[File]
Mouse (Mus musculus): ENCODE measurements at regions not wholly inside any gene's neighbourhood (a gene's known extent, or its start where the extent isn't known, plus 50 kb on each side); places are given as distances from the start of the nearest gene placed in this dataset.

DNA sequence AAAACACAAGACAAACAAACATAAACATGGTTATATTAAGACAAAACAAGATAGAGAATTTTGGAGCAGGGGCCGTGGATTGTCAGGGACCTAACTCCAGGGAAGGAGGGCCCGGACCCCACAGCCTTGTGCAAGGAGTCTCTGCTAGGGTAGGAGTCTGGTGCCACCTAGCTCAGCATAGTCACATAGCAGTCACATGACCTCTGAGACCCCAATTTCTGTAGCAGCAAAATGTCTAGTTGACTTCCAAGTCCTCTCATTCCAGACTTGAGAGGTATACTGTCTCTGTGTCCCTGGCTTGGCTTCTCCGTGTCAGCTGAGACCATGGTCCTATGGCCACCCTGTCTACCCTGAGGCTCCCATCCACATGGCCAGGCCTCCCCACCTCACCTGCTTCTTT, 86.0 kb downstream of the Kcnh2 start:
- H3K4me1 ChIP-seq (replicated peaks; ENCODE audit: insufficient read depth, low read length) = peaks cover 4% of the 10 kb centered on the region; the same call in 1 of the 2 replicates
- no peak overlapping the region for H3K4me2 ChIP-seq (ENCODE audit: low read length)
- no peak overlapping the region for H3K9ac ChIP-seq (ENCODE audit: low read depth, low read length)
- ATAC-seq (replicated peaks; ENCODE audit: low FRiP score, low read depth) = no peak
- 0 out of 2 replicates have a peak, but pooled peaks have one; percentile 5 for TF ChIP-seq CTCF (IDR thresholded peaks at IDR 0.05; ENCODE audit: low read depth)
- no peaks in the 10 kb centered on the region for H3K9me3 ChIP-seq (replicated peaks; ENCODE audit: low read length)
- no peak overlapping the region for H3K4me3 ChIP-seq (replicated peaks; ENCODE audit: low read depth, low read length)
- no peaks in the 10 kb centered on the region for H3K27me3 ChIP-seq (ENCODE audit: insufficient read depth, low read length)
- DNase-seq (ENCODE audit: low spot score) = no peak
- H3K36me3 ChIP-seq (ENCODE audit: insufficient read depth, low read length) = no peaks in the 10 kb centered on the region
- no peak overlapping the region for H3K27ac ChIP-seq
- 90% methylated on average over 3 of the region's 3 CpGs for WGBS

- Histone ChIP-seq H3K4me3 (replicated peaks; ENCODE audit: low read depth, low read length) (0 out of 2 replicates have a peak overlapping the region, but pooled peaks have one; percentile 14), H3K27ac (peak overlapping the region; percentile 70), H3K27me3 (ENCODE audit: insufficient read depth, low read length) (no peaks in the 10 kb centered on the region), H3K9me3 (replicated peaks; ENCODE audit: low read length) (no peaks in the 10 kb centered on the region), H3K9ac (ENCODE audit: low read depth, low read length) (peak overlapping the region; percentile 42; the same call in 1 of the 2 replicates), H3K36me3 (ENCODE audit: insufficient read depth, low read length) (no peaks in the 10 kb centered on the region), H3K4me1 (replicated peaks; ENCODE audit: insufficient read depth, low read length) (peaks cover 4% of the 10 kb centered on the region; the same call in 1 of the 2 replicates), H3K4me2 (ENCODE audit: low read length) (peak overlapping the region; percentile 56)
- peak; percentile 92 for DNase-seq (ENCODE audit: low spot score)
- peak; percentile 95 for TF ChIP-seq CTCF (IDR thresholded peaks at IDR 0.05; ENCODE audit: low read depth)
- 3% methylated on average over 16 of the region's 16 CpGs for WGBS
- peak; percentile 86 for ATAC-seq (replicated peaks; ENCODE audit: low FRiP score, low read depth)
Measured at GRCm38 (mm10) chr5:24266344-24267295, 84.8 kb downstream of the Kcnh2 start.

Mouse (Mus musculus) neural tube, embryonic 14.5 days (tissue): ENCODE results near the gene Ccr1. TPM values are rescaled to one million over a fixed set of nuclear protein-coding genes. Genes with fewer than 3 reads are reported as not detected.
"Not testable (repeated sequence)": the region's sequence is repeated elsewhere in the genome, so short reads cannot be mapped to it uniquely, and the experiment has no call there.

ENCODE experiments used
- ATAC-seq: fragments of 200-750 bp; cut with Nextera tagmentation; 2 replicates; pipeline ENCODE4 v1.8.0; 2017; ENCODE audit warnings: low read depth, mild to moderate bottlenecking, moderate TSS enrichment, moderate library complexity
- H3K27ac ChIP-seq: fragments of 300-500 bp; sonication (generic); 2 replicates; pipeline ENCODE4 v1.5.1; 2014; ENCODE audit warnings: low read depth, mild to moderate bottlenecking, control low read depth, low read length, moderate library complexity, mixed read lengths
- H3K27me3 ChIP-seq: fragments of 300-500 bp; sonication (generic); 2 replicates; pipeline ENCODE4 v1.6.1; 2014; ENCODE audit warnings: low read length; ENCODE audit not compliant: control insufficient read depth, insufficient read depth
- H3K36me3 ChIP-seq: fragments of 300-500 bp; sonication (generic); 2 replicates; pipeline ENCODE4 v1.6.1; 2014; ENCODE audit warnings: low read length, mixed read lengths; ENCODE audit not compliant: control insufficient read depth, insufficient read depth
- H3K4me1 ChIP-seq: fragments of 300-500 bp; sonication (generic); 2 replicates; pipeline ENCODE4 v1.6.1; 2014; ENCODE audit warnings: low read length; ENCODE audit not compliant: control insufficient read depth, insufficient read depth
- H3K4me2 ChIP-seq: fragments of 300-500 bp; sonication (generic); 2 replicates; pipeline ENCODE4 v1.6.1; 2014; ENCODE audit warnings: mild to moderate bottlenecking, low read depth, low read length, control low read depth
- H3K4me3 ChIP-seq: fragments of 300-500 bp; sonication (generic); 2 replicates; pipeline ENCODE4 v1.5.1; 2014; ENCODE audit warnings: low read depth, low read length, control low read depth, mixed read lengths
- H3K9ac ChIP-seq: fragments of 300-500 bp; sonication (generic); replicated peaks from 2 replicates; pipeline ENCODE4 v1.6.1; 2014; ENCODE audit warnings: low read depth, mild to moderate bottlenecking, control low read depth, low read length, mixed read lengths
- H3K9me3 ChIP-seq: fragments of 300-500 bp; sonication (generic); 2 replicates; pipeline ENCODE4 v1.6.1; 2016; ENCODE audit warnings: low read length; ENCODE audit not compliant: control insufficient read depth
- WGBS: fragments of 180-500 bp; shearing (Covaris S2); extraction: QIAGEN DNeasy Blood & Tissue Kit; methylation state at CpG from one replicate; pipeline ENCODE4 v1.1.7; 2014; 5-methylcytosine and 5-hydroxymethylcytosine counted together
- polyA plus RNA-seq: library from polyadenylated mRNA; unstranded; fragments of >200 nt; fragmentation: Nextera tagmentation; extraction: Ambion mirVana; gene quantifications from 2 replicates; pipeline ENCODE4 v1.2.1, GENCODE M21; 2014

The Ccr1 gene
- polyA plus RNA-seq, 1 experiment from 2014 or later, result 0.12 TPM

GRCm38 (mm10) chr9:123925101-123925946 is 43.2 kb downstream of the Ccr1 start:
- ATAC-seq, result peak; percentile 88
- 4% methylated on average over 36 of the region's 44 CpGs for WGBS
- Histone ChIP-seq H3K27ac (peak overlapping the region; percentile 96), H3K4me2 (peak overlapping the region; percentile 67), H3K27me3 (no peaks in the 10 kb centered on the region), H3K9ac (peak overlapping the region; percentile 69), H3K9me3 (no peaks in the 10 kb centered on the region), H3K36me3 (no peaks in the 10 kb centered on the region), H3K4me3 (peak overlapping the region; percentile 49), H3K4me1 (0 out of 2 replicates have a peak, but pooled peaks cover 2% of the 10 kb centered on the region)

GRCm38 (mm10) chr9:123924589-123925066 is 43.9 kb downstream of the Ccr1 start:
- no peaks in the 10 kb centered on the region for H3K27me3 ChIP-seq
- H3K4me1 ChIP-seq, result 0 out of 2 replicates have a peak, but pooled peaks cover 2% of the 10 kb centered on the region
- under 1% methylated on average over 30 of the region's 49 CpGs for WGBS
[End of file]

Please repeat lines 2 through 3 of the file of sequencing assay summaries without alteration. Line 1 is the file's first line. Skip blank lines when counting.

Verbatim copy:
DNA sequence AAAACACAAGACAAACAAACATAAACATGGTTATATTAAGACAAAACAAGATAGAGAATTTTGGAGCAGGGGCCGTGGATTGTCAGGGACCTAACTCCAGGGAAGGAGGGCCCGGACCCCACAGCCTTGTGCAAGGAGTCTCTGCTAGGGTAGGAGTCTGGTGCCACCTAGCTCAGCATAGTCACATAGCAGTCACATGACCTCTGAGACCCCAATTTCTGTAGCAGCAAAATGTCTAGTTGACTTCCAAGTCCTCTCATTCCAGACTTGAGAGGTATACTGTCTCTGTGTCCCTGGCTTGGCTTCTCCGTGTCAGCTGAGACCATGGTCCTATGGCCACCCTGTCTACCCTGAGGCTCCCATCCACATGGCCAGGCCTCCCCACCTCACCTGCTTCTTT, 86.0 kb downstream of the Kcnh2 start:
- H3K4me1 ChIP-seq (replicated peaks; ENCODE audit: insufficient read depth, low read length) = peaks cover 4% of the 10 kb centered on the region; the same call in 1 of the 2 replicates